Aviatrix

Nailed, it, eh?

I honestly don't know why this is so hard for me. I put my heart into applying for jobs, because I don't like to do anything halfway, and I hate being rejected without even being seen. Is it so hard to write because I am trying to psych myself up that this time will be different? I don't find other impossible goals so hard to start. I'm still running and although I don't think I'll make my long term speed targets, I enjoy running and second by second I'm inching closer to those distant goals. Of course it's impossible for me to see the difference between being in the pile of instant rejects and the pile that almost got called for an interview.

While I'm agonizing over what to write procrastinating by doing other things, I read an e-mail from someone who hopes one day to be a pilot, describing a co-worker who used to be an airline pilot. The ex-pilot said that the airliners are all under the company's control, and all the time asking:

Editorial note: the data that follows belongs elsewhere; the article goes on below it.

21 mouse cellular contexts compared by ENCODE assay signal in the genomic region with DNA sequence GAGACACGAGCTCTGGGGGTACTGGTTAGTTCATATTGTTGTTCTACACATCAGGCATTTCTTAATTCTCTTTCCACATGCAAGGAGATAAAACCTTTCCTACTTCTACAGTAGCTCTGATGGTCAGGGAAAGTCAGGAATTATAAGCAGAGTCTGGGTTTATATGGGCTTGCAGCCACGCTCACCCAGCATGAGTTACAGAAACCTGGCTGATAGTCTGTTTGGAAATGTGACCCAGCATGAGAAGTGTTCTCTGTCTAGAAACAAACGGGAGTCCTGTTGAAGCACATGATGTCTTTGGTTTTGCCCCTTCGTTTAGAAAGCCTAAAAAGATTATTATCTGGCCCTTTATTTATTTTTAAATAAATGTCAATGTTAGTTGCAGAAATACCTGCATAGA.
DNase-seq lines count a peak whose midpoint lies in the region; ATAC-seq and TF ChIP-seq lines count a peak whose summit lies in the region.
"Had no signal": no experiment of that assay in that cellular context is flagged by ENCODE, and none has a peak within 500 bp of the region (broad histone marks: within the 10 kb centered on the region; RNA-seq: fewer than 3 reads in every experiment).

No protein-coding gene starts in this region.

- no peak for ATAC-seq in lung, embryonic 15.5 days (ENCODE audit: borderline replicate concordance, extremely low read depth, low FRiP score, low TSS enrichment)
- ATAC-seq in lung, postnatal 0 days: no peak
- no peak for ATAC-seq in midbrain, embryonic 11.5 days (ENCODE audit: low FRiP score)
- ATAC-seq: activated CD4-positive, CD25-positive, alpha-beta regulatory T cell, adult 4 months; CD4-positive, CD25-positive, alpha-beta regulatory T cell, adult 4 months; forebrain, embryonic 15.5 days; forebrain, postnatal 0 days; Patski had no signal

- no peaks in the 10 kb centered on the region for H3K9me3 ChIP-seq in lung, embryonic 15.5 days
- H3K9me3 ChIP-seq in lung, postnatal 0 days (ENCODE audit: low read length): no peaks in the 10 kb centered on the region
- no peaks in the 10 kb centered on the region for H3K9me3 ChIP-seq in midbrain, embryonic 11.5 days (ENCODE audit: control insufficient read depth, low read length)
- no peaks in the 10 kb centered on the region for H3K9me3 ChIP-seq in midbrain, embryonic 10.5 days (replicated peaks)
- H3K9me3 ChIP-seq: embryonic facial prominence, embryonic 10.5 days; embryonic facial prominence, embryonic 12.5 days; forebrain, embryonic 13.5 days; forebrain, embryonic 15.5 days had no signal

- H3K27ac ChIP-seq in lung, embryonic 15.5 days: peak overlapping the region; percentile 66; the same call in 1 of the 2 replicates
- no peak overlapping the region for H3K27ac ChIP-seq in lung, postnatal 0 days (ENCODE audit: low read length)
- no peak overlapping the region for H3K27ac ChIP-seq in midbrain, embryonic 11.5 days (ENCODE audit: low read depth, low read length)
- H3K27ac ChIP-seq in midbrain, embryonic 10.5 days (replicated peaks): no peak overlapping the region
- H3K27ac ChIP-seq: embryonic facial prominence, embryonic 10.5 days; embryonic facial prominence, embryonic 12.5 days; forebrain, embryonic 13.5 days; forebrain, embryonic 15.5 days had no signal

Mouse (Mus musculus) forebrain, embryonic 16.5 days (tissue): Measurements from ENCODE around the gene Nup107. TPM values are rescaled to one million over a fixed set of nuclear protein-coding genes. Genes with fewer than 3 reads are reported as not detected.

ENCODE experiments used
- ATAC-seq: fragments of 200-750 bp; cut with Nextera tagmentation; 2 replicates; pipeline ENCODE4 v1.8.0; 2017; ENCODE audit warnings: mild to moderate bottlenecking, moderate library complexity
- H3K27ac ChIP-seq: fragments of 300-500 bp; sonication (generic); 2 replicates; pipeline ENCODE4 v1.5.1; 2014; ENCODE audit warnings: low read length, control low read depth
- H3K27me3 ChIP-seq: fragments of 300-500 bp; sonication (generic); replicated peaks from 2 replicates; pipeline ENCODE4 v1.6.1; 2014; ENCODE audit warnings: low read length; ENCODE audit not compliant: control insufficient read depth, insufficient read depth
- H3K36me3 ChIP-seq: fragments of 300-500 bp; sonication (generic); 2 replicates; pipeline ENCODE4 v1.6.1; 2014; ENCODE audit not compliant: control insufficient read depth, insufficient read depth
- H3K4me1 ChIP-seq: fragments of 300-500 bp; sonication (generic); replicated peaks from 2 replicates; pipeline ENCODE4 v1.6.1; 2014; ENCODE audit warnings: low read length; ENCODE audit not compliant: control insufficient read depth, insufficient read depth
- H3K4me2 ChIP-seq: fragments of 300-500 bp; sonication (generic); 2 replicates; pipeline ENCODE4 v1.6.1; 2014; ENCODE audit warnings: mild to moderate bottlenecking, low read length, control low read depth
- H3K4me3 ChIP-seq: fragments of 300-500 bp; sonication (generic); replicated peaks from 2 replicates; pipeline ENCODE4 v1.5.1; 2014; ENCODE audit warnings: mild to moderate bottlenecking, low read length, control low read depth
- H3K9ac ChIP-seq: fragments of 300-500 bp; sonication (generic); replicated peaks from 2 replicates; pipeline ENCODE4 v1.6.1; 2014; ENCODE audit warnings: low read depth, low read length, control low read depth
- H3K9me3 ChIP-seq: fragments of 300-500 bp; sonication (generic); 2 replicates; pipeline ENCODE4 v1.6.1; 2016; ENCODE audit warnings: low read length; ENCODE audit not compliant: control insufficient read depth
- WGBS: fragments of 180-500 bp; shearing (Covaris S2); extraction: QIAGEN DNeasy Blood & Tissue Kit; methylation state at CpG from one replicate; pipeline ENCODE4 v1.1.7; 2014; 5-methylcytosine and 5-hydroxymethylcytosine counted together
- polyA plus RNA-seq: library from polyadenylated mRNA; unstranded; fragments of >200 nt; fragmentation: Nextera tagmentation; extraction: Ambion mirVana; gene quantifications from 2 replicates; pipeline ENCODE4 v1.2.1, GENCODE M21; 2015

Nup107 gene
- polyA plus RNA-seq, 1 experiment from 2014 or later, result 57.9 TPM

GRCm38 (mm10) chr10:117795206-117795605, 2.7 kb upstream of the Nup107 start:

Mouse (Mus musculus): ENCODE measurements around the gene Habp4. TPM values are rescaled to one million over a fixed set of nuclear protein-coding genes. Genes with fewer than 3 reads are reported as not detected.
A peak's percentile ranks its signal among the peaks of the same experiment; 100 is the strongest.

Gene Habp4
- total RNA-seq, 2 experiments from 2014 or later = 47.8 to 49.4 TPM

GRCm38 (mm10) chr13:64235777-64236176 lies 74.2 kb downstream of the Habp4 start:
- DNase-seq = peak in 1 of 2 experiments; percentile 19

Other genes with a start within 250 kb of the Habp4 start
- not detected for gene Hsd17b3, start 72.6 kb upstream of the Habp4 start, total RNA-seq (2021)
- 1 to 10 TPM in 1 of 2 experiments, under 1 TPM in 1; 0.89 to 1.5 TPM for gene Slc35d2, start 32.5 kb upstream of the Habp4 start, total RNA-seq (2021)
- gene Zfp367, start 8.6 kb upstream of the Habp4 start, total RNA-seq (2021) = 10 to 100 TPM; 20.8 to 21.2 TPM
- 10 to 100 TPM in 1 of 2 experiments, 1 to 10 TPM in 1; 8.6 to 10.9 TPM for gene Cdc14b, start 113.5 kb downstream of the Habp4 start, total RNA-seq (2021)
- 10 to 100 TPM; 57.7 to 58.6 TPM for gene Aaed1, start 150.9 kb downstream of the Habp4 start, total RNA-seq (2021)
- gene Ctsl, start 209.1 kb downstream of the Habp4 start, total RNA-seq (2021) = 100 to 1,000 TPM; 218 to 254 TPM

Why are you 2 knots slower?
 Why are you 2 degrees of course?
 What happened on this landing?
 Why did you take the wrong exit?

I ask myself questions like that all the time. I want to be super efficient and accurate. But like someone who stands there and tells you what to do just as you're about to do it, someone who asks why you do everything just as you're thinking about it yourself, doesn't sound fun. I want to believe that I hate applying for jobs because mine is so good that I don't want another job, but I suspect that it's more a case that I hate doing things badly, and I know that I'm bad at this game.

So here's me taking advantage of the resources at my disposal. If you can write a better cover letter than the one above, and can handle a bit of negativity and whining, I wouldn't mind some help.

16 comments:

lahso said...

(You might not need any of this, but here goes ...)

You're writing the letter only to get the interview. Focus sincerely on how much you'd enjoy meeting and talking with them, just like you would if you were sending a note to set up a coffee date with one of your blog readers. Write to them as professional equals, not as the lofty, god-like gatekeepers of all your hopes and dreams.